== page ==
e-Research: A Journal of Undergraduate Work


Brittney Baker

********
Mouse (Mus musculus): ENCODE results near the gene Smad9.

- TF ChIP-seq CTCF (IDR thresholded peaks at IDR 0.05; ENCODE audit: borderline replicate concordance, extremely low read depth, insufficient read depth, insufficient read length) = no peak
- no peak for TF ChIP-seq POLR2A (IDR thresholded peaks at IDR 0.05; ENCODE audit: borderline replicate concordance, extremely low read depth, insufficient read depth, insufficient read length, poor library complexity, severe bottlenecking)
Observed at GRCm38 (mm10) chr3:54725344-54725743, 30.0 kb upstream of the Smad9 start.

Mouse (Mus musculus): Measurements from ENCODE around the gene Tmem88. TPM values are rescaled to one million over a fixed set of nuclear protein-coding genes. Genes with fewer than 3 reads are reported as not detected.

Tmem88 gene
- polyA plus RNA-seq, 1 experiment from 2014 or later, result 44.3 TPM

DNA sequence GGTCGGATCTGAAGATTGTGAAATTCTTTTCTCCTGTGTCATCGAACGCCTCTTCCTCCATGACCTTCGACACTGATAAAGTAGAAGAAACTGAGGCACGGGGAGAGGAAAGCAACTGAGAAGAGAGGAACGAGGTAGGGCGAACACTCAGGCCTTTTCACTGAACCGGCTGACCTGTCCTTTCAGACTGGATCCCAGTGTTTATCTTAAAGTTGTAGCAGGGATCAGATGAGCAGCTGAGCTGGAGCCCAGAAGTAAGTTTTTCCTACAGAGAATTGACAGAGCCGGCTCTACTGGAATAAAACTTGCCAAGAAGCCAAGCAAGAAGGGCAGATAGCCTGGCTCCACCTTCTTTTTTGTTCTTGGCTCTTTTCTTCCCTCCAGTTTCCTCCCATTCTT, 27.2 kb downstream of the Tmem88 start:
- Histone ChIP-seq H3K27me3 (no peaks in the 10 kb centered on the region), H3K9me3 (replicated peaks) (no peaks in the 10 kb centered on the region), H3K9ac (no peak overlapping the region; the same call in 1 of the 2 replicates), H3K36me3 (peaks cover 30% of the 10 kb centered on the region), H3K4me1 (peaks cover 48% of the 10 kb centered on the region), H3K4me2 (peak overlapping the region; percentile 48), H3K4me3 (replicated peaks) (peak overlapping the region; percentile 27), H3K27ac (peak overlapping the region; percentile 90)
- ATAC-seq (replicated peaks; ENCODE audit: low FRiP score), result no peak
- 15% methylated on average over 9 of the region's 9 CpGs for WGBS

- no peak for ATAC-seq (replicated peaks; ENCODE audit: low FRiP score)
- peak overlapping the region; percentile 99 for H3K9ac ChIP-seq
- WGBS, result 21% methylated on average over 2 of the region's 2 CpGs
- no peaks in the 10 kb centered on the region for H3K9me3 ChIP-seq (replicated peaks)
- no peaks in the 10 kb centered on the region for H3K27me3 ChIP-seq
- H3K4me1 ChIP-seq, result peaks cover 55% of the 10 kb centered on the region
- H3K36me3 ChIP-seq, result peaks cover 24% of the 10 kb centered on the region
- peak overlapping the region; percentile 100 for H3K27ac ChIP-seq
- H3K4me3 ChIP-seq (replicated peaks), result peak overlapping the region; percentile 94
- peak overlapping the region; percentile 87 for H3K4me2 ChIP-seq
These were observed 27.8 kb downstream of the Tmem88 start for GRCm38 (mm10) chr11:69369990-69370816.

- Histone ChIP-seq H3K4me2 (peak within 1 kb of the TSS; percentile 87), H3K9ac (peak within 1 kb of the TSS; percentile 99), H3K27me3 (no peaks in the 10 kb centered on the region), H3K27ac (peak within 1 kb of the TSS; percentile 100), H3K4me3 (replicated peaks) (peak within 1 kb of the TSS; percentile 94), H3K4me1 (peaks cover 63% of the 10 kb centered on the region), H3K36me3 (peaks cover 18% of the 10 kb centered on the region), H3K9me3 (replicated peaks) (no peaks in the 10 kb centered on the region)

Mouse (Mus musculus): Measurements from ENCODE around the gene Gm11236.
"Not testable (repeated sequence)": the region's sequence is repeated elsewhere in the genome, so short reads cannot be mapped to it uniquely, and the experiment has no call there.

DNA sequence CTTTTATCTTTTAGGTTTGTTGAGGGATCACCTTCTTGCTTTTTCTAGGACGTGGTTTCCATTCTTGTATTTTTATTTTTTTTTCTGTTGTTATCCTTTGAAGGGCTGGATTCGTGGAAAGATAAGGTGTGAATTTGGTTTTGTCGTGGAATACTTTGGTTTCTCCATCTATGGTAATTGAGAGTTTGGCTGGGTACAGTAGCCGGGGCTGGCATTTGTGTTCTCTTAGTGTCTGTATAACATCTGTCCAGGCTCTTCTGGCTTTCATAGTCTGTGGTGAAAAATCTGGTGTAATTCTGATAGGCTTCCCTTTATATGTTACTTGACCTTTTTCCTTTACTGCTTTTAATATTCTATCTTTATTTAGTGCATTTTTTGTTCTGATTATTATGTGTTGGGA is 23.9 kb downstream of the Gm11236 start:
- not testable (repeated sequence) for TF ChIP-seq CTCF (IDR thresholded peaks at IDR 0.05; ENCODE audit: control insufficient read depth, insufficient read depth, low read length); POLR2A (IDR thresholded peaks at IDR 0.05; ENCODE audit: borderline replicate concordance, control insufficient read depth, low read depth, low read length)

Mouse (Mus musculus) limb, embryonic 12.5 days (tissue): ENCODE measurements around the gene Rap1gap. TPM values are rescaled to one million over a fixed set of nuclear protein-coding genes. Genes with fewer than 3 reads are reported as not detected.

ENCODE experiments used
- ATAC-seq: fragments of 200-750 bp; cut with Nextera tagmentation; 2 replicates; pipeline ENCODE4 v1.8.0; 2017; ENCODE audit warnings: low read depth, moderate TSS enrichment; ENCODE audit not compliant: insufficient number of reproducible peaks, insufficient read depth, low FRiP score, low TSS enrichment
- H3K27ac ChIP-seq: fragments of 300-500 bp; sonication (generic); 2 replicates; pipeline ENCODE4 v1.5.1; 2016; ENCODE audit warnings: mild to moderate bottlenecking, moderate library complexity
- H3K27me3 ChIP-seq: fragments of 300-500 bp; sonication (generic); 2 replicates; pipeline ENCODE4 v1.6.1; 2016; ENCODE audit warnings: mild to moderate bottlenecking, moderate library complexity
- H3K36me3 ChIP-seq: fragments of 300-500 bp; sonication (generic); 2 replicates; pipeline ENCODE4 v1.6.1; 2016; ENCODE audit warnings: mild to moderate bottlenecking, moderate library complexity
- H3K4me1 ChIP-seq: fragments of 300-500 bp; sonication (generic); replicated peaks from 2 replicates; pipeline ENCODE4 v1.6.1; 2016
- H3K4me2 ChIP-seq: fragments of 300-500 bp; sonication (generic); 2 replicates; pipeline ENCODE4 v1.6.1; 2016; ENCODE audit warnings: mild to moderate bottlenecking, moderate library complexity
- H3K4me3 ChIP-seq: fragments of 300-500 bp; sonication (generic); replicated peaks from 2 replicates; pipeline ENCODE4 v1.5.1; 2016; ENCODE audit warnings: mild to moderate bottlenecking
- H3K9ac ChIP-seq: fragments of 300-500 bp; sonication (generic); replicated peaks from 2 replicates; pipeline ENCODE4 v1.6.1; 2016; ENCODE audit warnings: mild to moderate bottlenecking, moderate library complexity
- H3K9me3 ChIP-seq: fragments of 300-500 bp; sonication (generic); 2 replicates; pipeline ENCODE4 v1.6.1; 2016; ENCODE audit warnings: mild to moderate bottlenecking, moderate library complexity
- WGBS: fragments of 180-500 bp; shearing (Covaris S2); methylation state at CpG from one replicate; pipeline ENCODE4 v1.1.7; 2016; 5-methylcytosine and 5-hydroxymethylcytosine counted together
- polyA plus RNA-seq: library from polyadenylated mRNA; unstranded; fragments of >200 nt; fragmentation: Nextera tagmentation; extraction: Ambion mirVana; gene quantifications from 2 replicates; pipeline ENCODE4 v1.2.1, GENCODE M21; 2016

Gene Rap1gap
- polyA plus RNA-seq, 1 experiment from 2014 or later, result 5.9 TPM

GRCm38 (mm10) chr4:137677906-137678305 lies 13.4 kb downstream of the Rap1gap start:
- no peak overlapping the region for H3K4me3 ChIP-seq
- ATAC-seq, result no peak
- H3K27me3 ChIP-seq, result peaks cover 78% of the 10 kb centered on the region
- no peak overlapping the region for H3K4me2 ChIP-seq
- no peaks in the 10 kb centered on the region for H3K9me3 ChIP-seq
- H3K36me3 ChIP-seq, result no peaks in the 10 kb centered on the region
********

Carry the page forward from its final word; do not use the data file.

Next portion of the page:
The debate over same-sex marriage has been a prominent issue in our society over many years now, appearing in several ballot initiatives such as California's Proposition 8. The idea of allowing two people of the same gender to enter into the institution of marriage has brought out drastic emotions and reactions from many different groups of people. Those who engage in the debate believe strongly in their convictions; the two loudest voices tend to come from the gay community and the religious community, the former arguing in favor of same-sex marriage and the latter against it. Religious groups, predominantly from a Christian based faith, seem to be the single most influential force in the attempts to keep same-sex marriage illegal. Proposition 8 passed by a vote of 52% to 48%; according to one exit poll 81% of self-identified Evangelicals supported the proposition and those who say they attend church services weekly supported it by a vote of 84%. Compare this to the non-Christians who supported Proposition 8 by a much smaller margin of 15% and those who do not attend church regularly by a vote of 17%. In order to better understand the significance of these numbers, it is important to note that forty five percent of Californian voters say that they attend church services weekly, with an additional twelve percent of voters who attend church services at least once a month. This does not include the voters who also attend for religious holidays such as Christmas or Easter (Stone 2008). Thus these statistics represent a large portion of Californians, and thus a majority of voters.



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